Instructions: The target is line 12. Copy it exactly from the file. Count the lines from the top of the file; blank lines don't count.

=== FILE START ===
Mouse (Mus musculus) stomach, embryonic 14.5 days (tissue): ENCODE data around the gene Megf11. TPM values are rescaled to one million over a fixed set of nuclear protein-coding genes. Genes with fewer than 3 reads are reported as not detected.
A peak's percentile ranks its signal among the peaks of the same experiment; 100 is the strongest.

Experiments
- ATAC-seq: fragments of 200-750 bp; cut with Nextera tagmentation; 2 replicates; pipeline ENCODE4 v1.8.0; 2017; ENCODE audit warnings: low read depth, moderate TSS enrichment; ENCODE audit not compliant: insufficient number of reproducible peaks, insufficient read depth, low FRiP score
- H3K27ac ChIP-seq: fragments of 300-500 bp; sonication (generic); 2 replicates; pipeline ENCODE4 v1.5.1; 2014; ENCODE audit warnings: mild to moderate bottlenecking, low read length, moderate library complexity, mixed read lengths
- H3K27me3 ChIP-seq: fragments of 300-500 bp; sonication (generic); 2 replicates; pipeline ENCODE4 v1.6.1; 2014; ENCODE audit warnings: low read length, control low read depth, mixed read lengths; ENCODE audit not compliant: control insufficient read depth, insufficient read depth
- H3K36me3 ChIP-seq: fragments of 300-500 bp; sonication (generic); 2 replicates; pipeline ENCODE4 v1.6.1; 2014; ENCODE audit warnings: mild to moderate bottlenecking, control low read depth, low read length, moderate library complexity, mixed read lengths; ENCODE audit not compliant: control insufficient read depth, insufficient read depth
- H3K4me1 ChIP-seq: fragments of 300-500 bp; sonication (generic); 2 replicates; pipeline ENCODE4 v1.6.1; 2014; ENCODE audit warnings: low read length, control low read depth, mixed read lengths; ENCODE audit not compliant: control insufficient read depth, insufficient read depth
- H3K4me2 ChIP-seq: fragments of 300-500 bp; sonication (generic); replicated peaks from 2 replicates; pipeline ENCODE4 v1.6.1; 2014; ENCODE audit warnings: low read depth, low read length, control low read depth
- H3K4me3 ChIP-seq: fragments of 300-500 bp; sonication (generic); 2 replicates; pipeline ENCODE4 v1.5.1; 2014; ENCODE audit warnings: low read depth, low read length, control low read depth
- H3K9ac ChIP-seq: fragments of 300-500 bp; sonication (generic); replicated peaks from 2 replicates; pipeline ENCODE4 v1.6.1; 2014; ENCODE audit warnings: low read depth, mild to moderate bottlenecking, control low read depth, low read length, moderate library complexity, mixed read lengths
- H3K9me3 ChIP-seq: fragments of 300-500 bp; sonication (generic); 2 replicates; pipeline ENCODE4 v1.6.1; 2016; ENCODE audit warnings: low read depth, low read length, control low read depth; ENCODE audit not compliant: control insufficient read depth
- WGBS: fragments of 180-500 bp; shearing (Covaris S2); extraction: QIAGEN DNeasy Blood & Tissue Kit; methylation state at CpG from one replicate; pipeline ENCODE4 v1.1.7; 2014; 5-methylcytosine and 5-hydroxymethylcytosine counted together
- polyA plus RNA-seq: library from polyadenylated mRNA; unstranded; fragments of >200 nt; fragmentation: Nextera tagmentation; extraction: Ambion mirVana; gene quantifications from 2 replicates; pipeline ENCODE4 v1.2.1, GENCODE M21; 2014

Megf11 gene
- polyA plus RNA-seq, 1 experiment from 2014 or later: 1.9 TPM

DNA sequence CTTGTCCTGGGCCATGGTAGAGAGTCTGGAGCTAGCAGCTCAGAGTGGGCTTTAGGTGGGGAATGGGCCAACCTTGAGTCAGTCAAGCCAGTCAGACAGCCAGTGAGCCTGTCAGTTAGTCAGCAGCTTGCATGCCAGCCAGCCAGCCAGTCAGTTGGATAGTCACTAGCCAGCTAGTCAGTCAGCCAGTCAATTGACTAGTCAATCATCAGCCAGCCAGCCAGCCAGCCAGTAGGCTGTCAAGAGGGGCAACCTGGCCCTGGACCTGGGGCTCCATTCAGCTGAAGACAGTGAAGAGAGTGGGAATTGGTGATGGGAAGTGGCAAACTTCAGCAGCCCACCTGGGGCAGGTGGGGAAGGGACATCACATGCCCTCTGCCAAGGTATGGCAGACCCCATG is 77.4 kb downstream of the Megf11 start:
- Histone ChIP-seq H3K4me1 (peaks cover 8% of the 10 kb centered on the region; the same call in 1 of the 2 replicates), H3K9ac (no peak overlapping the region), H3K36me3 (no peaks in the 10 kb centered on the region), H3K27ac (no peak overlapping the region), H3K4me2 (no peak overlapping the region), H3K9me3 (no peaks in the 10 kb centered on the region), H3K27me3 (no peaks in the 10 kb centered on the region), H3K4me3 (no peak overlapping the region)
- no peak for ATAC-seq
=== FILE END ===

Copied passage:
- H3K9me3 ChIP-seq: fragments of 300-500 bp; sonication (generic); 2 replicates; pipeline ENCODE4 v1.6.1; 2016; ENCODE audit warnings: low read depth, low read length, control low read depth; ENCODE audit not compliant: control insufficient read depth